It seems that this has struck a nerve with sunsetrim. I think that the only reason that horses are still tolerated anywhere is because they are such a small percentage of all visits. When one sees the damage to the trail that a small number of equestrians can create, there is no way that a greater number would be tolerated.

Sunsetrim, the Park Service is not discussing this issue. The Traveler is a media outlet, not an arm of the Park Service. And we raised the question to get folks discussing it, pro and con, not to take sides one way or another.

I'm an avid trail rider and also enjoy photography, hiking and wildlife watching. These activities aren't always compatible but I think reasonable people can find ways to make things work. Deciding what activities to allow or ban should depend on the individual park and factors such as park size, accessibility, options for separating activities and overall interest. (Horseback riding in Rocky Mountain NP? Very popular. In the Everglades? Not so much!) Where practical, there ought to be separate trails for riding and hiking, or trails wide enough that horses could ride on one side while walkers use the other. Trust me, riding around a narrow, blind curve and coming face to face with a hiker whose huge pack makes him look (to the horse) like a monster, or a mountain biker, is no fun for anyone! Yes, horses do make an impact on the environment. So do hikers, bikers, cars, motorcycles and humans, no matter how hard we try to leave no trace.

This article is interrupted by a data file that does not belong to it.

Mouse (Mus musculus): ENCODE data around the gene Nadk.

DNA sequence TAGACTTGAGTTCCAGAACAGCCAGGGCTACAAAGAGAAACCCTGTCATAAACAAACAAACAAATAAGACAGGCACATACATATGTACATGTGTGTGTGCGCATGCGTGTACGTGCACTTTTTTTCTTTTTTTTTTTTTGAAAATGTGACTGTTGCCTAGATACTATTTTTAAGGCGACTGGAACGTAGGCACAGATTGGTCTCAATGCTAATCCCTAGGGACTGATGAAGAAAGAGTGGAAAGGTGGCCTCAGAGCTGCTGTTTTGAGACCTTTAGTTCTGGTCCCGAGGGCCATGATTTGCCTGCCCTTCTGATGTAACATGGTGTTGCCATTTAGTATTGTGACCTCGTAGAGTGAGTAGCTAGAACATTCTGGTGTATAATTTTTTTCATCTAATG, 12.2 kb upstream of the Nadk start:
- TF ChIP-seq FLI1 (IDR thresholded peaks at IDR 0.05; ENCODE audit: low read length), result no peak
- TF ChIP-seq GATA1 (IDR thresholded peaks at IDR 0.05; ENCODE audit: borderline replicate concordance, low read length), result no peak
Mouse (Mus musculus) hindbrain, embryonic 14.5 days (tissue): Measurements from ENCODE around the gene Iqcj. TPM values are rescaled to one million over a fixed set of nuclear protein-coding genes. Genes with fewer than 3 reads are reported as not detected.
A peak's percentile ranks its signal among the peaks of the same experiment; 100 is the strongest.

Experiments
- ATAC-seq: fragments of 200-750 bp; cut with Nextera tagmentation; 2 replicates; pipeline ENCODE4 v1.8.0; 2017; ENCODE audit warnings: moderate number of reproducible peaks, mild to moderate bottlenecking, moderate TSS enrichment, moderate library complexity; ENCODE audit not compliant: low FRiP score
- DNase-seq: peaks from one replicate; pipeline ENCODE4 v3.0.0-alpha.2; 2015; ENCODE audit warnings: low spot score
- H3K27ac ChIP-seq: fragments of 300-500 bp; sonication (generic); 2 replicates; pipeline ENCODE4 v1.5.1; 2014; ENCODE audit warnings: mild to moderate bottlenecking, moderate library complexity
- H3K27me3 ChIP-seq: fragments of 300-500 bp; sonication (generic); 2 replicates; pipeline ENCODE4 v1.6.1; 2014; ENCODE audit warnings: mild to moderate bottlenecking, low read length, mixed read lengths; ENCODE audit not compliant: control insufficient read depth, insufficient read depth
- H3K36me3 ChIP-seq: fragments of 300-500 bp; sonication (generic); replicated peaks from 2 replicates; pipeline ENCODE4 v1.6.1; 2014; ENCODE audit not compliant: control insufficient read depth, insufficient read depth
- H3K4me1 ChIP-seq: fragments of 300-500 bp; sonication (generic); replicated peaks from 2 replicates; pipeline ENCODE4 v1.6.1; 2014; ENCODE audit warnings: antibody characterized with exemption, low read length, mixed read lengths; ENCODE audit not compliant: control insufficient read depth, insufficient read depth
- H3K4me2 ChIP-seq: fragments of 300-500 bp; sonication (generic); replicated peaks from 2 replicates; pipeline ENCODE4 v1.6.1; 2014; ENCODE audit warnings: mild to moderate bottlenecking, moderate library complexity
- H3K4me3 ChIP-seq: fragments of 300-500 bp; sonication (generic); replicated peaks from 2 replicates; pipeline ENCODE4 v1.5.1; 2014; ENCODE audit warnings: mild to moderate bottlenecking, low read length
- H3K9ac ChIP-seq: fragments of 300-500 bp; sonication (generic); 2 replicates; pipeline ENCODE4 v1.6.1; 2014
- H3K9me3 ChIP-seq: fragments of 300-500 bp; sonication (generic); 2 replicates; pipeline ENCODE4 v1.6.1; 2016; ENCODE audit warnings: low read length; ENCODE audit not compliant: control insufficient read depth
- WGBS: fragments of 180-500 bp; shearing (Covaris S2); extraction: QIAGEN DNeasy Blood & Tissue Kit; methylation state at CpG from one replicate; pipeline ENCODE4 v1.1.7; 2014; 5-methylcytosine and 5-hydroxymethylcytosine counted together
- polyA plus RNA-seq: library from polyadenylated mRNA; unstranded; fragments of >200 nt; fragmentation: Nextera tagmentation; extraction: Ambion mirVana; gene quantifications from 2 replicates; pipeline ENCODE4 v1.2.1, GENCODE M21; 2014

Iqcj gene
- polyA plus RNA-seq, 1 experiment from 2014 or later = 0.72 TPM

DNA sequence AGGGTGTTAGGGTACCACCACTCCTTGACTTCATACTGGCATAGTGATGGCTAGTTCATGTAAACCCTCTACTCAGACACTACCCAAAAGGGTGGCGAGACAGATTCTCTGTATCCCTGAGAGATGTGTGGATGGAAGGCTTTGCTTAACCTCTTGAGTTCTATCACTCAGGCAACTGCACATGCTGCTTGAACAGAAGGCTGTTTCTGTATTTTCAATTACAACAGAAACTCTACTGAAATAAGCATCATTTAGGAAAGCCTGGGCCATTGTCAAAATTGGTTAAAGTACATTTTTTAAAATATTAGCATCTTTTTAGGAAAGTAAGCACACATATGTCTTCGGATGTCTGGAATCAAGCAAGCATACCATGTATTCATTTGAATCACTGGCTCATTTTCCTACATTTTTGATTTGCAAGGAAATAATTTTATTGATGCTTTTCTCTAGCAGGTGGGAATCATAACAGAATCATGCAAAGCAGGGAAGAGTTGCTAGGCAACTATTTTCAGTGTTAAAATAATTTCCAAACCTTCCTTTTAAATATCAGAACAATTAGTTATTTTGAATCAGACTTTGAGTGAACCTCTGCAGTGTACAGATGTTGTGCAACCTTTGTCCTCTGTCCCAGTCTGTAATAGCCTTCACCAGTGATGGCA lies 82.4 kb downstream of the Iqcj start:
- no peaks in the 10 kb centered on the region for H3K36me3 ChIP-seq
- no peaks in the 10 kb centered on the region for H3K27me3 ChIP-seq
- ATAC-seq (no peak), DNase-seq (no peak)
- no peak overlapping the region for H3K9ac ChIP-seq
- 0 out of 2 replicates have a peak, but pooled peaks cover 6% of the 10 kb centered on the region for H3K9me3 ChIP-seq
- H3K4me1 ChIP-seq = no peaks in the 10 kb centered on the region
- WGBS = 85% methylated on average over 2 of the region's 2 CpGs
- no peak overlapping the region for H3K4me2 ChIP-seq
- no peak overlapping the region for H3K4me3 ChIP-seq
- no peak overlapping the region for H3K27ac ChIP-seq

Some people, including me, aren't able to hike long distances. Riding my horse takes me to places I otherwise would not be able to see. But even I wouldn't say that horses should be allowed everywhere.

Trail riding clubs are usually quite willing to do volunteer work clearing and maintaining trails, etc. which would help our severely under-funded park system.

As for Cades Cove, we were there 2 years ago and short of putting in a casino, it's hard to see how it could be any more damaged. Bumper-to-bumper traffic and more people than Walmart on the day after Thanksgiving.

We all have our favorite activities and sure, we want to enjoy them everywhere. But common sense, respect for others and caring about the environment ought to help us all come to agreements.